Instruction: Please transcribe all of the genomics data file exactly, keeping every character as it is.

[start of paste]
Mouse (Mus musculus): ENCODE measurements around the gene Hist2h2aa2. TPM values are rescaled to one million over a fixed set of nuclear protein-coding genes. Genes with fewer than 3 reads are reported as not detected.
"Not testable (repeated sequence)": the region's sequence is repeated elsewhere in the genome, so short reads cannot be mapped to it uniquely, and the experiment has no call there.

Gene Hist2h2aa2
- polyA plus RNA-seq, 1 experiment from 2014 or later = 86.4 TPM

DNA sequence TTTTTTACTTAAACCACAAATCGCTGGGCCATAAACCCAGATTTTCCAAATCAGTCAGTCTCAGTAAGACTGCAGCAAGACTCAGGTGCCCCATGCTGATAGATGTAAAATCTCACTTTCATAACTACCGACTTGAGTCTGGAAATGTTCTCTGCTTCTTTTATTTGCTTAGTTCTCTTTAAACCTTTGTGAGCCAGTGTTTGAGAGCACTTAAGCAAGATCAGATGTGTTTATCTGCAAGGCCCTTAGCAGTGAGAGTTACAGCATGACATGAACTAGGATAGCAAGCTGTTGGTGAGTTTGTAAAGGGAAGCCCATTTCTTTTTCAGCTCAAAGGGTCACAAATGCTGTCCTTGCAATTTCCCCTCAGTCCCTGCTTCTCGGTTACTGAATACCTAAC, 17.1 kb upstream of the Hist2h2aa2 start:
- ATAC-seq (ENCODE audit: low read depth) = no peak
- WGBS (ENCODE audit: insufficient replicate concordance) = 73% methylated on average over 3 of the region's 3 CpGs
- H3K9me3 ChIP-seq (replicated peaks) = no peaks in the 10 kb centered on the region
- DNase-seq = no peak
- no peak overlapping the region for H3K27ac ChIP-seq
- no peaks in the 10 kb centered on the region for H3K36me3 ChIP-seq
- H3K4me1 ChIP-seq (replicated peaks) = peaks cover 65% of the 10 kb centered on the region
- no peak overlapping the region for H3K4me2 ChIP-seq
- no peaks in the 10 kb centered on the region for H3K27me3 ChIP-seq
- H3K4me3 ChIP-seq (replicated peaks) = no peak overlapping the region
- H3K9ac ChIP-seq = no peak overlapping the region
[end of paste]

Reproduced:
Mouse (Mus musculus): ENCODE measurements around the gene Hist2h2aa2. TPM values are rescaled to one million over a fixed set of nuclear protein-coding genes. Genes with fewer than 3 reads are reported as not detected.
"Not testable (repeated sequence)": the region's sequence is repeated elsewhere in the genome, so short reads cannot be mapped to it uniquely, and the experiment has no call there.

Gene Hist2h2aa2
- polyA plus RNA-seq, 1 experiment from 2014 or later = 86.4 TPM

DNA sequence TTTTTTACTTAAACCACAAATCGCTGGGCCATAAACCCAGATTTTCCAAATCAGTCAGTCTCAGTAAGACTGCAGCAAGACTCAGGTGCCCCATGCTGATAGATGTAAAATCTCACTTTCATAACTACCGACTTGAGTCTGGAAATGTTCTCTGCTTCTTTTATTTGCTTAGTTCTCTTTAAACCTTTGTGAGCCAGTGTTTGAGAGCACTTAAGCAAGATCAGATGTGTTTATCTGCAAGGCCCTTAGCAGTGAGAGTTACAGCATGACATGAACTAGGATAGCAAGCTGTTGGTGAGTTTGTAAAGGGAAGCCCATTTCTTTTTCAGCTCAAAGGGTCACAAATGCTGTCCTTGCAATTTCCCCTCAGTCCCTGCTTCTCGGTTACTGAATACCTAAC, 17.1 kb upstream of the Hist2h2aa2 start:
- ATAC-seq (ENCODE audit: low read depth) = no peak
- WGBS (ENCODE audit: insufficient replicate concordance) = 73% methylated on average over 3 of the region's 3 CpGs
- H3K9me3 ChIP-seq (replicated peaks) = no peaks in the 10 kb centered on the region
- DNase-seq = no peak
- no peak overlapping the region for H3K27ac ChIP-seq
- no peaks in the 10 kb centered on the region for H3K36me3 ChIP-seq
- H3K4me1 ChIP-seq (replicated peaks) = peaks cover 65% of the 10 kb centered on the region
- no peak overlapping the region for H3K4me2 ChIP-seq
- no peaks in the 10 kb centered on the region for H3K27me3 ChIP-seq
- H3K4me3 ChIP-seq (replicated peaks) = no peak overlapping the region
- H3K9ac ChIP-seq = no peak overlapping the region